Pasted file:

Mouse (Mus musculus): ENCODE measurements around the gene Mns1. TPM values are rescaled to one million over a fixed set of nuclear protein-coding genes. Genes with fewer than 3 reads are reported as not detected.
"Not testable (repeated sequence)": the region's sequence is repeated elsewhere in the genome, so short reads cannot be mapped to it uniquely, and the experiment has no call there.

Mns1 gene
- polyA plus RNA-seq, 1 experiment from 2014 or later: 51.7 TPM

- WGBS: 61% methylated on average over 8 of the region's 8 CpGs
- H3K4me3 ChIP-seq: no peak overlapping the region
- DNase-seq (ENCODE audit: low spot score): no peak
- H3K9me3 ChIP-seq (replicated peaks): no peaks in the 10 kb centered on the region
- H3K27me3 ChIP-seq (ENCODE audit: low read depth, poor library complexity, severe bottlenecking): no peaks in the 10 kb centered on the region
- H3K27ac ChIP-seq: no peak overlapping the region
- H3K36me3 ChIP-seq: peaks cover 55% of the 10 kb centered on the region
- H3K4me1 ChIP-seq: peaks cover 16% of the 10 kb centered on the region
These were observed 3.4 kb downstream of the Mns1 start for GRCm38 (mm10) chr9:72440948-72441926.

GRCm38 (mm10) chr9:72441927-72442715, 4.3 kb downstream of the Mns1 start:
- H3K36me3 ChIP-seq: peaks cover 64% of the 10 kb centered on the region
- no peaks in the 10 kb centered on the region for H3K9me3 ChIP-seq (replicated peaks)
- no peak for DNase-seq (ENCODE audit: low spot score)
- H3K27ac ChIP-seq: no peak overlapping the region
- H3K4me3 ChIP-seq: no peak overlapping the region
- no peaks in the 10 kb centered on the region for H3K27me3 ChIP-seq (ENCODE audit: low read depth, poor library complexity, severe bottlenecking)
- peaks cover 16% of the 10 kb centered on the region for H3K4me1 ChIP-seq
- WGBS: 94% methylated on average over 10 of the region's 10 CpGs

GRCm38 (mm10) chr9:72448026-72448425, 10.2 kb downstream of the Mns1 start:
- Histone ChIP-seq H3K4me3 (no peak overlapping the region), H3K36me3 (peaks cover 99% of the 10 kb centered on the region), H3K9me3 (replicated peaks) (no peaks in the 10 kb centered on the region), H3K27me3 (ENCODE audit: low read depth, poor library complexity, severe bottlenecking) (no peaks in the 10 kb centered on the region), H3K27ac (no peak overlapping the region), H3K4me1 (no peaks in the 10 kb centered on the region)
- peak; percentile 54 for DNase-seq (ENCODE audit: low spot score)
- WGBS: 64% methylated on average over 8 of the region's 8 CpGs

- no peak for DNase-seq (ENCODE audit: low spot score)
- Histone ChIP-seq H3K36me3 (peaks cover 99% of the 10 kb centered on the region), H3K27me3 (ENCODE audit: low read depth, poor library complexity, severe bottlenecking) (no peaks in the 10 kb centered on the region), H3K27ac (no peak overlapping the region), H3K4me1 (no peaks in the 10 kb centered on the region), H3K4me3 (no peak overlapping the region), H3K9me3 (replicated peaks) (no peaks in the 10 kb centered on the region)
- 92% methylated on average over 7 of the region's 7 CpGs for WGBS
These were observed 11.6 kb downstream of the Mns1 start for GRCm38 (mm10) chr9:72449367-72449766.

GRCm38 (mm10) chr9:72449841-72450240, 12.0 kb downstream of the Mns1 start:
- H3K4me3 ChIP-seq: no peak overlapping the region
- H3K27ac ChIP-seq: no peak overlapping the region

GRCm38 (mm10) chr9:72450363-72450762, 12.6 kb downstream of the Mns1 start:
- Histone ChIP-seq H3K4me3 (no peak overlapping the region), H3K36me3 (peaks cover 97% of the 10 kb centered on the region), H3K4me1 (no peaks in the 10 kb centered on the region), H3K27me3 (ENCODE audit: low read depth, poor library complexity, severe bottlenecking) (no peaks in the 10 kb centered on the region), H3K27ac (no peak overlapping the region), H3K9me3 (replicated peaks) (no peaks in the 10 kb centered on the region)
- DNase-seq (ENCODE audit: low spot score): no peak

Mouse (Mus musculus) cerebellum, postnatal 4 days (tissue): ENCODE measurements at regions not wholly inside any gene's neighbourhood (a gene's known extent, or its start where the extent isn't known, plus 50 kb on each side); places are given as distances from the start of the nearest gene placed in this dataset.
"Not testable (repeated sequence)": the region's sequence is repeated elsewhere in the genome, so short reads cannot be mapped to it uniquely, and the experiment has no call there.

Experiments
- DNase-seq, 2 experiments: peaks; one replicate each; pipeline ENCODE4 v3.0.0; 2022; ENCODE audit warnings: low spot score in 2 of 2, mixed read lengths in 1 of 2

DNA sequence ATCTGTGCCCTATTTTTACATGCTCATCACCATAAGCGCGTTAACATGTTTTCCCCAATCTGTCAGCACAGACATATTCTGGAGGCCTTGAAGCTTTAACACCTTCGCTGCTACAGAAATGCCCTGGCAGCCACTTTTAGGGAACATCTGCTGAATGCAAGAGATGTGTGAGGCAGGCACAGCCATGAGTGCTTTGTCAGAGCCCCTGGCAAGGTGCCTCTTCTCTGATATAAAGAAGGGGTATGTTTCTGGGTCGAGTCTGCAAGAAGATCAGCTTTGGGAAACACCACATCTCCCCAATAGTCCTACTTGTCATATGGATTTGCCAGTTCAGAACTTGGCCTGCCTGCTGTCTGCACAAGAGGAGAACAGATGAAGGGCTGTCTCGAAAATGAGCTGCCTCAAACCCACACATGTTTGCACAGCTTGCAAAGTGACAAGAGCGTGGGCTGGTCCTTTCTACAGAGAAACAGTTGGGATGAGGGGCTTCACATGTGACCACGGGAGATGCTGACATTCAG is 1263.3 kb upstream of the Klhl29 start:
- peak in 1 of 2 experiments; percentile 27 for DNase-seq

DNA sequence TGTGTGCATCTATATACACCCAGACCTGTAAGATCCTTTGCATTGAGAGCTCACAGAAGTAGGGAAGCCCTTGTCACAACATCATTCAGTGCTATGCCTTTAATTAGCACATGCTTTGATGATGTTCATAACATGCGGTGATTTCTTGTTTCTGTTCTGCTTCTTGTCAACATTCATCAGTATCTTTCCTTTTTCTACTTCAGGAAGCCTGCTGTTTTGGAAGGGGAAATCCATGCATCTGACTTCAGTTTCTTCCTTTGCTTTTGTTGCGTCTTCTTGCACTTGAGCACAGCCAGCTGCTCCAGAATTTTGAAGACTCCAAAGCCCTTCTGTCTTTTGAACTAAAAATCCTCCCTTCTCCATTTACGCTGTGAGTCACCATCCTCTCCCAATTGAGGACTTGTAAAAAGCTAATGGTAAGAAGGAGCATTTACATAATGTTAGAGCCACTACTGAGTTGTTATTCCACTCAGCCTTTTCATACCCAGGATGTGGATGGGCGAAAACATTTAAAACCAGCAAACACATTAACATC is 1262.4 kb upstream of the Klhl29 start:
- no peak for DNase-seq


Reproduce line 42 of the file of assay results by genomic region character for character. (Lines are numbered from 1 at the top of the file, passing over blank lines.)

- peak in 1 of 2 experiments; percentile 27 for DNase-seq